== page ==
The House last month voted 231-190 to reject the arbitration rule under the Congressional Review Act, which allows Congress 60 legislative days to repeal a regulation with a majority of both chambers. The White House has relied on Congress to kill pernicious parts of Mr. Cordray’s agenda but that soaks up scarce floor time.
Yet the repeal resolution has hit a snafu in the Senate, where Sen. Lindsey Graham (R., S.C.) is opposed, no doubt as repayment to lawyers who have donated millions to support his long career blocking tort reform. Lisa Murkowski (R., Alaska) and Susan Collins (R., Maine), who recently voted to preserve Obama Care, are undecided. Their opposition means the arbitration repeal wouldn’t pass the upper chamber, and Mr. Cordray could begin his nationwide trial-bar fund-raising tour as a conquering hero.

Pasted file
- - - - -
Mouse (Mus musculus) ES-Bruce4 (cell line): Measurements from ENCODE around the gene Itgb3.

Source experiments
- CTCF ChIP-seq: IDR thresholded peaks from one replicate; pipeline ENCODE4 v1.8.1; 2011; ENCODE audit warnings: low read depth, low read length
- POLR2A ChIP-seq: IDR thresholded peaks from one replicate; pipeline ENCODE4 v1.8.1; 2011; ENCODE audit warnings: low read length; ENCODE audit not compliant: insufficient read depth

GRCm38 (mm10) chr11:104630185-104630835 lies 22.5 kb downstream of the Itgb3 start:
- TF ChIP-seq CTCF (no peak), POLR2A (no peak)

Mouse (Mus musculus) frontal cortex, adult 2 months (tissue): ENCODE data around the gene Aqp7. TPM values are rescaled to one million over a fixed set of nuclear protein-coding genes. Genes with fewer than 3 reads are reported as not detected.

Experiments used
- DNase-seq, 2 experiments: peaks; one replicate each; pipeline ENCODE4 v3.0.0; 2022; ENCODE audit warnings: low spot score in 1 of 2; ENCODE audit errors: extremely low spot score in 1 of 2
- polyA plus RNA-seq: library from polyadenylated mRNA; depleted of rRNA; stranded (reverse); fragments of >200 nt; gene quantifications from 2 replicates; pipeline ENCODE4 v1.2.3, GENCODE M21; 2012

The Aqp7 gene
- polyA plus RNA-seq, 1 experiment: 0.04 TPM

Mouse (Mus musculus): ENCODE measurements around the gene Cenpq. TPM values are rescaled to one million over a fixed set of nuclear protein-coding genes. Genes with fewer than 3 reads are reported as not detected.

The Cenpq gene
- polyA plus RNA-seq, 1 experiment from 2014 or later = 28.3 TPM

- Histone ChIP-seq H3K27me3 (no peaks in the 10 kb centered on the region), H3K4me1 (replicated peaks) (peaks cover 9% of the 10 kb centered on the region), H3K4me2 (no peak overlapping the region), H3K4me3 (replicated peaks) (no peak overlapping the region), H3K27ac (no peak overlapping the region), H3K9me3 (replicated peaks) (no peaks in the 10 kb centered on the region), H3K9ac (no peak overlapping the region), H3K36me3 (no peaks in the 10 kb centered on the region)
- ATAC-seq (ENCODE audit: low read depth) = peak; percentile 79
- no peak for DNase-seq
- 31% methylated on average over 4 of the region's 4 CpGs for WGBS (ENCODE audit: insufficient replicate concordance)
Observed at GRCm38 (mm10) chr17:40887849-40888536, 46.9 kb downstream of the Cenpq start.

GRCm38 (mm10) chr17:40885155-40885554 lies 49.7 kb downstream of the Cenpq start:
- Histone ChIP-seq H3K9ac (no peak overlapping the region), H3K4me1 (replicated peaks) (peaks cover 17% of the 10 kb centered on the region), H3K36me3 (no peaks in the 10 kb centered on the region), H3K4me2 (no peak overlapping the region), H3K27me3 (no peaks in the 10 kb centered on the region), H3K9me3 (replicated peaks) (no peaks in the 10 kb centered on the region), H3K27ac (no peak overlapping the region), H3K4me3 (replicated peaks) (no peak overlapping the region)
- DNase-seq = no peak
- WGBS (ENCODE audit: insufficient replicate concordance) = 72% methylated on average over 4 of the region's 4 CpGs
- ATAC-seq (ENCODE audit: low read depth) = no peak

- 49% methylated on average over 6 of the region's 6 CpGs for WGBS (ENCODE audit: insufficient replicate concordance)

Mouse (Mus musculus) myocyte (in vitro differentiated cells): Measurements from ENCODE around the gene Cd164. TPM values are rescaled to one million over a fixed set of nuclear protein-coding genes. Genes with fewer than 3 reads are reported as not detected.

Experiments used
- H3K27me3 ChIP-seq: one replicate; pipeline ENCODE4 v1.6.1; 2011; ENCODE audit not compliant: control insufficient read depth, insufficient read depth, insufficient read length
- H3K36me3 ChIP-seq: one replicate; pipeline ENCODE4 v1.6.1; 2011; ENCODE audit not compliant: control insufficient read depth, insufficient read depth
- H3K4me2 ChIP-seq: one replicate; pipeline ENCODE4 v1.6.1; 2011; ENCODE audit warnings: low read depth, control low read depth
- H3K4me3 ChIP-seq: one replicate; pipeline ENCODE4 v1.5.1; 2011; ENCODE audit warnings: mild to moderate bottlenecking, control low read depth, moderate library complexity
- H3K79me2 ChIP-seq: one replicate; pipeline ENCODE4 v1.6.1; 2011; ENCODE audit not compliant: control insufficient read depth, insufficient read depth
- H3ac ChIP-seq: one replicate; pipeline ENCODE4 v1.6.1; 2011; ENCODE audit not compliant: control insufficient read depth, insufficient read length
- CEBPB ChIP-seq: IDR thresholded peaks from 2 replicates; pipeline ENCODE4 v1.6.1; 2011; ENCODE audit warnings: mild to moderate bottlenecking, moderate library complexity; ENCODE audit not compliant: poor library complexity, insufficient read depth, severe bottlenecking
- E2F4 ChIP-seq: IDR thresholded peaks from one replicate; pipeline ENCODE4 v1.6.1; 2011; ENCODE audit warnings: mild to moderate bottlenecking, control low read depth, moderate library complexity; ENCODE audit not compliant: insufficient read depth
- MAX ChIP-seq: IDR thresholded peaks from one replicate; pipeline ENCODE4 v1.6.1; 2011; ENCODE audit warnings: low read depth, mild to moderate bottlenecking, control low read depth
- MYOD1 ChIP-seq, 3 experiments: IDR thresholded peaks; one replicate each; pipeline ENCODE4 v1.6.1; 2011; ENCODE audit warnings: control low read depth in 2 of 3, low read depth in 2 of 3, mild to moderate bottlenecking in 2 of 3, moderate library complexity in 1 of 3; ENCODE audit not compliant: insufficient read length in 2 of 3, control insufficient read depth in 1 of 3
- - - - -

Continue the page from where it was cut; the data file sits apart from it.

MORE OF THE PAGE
All of this was predictable, which is why the main failure here is President Trump’s. For months the Administration has declined to fire Mr. Cordray for cause, despite a litany of reasons and even an appellate-court ruling saying that under the Constitution he can be fired at the President’s pleasure. Mr. Trump rages against Obama-era holdovers in the executive branch, and not without cause, but in this case the damage to his deregulatory agenda, to the economy, and perhaps to the state of Ohio is made in the Oval Office.

1b) The Trump-McConnell Spat

If the GOP Congress fails, so does the Trump Presidency.

By The Editorial Board